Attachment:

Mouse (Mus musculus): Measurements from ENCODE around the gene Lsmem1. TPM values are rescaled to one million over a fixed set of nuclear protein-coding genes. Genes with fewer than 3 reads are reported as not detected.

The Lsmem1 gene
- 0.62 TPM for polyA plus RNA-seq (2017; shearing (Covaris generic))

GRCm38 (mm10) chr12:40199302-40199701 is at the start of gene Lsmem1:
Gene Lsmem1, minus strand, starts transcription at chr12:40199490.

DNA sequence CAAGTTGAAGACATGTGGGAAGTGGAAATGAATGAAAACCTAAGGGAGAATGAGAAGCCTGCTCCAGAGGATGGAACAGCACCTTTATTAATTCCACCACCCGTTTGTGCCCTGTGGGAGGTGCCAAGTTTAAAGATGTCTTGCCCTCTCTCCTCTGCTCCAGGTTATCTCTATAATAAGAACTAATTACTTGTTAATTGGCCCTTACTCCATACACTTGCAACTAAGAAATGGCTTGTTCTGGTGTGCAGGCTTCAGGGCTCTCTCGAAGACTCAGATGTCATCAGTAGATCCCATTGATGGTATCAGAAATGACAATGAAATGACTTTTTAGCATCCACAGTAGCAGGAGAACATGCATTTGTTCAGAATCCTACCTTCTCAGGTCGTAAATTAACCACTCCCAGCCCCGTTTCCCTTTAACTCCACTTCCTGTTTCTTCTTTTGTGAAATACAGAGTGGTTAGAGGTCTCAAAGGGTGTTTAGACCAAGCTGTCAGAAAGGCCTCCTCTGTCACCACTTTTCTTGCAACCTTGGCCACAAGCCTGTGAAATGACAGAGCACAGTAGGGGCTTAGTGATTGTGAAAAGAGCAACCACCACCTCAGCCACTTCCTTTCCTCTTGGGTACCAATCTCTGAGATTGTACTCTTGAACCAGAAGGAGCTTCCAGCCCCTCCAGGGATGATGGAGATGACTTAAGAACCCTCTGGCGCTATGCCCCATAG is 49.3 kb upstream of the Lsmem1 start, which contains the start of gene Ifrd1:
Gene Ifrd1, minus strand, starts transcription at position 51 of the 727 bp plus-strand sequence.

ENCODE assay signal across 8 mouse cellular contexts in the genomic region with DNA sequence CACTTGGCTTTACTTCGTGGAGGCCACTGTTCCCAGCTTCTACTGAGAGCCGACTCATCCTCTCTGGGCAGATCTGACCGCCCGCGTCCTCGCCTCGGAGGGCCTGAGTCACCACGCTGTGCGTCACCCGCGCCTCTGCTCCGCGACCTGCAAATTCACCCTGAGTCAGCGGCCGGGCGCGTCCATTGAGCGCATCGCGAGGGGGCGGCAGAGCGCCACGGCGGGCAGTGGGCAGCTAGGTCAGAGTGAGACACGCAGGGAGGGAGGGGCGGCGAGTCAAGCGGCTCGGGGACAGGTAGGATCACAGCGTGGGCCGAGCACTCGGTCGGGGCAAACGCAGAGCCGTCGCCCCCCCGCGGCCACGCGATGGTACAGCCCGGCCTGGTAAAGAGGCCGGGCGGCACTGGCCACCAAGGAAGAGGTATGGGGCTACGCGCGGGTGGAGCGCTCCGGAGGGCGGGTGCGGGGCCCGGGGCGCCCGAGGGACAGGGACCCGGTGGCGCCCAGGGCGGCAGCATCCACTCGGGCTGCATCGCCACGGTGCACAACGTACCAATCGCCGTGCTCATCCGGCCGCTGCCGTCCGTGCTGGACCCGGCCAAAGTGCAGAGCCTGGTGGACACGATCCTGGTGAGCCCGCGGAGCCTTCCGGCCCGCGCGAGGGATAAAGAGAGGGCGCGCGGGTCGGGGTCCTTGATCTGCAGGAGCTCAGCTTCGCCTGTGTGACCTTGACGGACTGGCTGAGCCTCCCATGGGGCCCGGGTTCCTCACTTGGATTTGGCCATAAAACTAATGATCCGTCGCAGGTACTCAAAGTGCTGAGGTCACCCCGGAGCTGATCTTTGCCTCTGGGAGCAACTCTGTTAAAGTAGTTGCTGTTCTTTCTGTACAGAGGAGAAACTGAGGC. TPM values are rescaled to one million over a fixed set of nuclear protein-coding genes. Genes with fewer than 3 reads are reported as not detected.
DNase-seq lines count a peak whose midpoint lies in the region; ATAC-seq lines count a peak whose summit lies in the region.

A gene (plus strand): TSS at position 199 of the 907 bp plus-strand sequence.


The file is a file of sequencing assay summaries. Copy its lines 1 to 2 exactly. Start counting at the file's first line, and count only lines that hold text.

Mouse (Mus musculus): Measurements from ENCODE around the gene Lsmem1. TPM values are rescaled to one million over a fixed set of nuclear protein-coding genes. Genes with fewer than 3 reads are reported as not detected.

The Lsmem1 gene